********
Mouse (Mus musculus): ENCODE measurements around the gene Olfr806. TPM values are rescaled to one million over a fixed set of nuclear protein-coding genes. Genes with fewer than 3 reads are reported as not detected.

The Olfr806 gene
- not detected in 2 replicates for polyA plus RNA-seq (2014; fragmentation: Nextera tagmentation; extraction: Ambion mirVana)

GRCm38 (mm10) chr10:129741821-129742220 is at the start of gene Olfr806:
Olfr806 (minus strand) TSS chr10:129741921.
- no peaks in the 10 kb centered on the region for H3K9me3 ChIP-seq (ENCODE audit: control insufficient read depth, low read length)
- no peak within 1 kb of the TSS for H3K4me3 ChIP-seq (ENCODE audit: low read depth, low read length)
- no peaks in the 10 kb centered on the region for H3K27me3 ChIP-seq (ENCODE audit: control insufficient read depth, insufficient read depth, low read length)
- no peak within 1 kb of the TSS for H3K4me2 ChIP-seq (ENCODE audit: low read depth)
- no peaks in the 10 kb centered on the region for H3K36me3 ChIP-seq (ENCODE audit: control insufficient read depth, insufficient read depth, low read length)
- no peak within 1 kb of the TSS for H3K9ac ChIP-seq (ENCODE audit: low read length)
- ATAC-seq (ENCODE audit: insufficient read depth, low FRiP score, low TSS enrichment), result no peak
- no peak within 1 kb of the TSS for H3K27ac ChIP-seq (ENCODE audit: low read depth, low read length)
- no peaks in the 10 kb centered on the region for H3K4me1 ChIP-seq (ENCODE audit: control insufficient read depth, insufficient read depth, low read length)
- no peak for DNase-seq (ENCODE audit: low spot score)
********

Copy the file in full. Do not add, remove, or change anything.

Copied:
Mouse (Mus musculus): ENCODE measurements around the gene Olfr806. TPM values are rescaled to one million over a fixed set of nuclear protein-coding genes. Genes with fewer than 3 reads are reported as not detected.

The Olfr806 gene
- not detected in 2 replicates for polyA plus RNA-seq (2014; fragmentation: Nextera tagmentation; extraction: Ambion mirVana)

GRCm38 (mm10) chr10:129741821-129742220 is at the start of gene Olfr806:
Olfr806 (minus strand) TSS chr10:129741921.
- no peaks in the 10 kb centered on the region for H3K9me3 ChIP-seq (ENCODE audit: control insufficient read depth, low read length)
- no peak within 1 kb of the TSS for H3K4me3 ChIP-seq (ENCODE audit: low read depth, low read length)
- no peaks in the 10 kb centered on the region for H3K27me3 ChIP-seq (ENCODE audit: control insufficient read depth, insufficient read depth, low read length)
- no peak within 1 kb of the TSS for H3K4me2 ChIP-seq (ENCODE audit: low read depth)
- no peaks in the 10 kb centered on the region for H3K36me3 ChIP-seq (ENCODE audit: control insufficient read depth, insufficient read depth, low read length)
- no peak within 1 kb of the TSS for H3K9ac ChIP-seq (ENCODE audit: low read length)
- ATAC-seq (ENCODE audit: insufficient read depth, low FRiP score, low TSS enrichment), result no peak
- no peak within 1 kb of the TSS for H3K27ac ChIP-seq (ENCODE audit: low read depth, low read length)
- no peaks in the 10 kb centered on the region for H3K4me1 ChIP-seq (ENCODE audit: control insufficient read depth, insufficient read depth, low read length)
- no peak for DNase-seq (ENCODE audit: low spot score)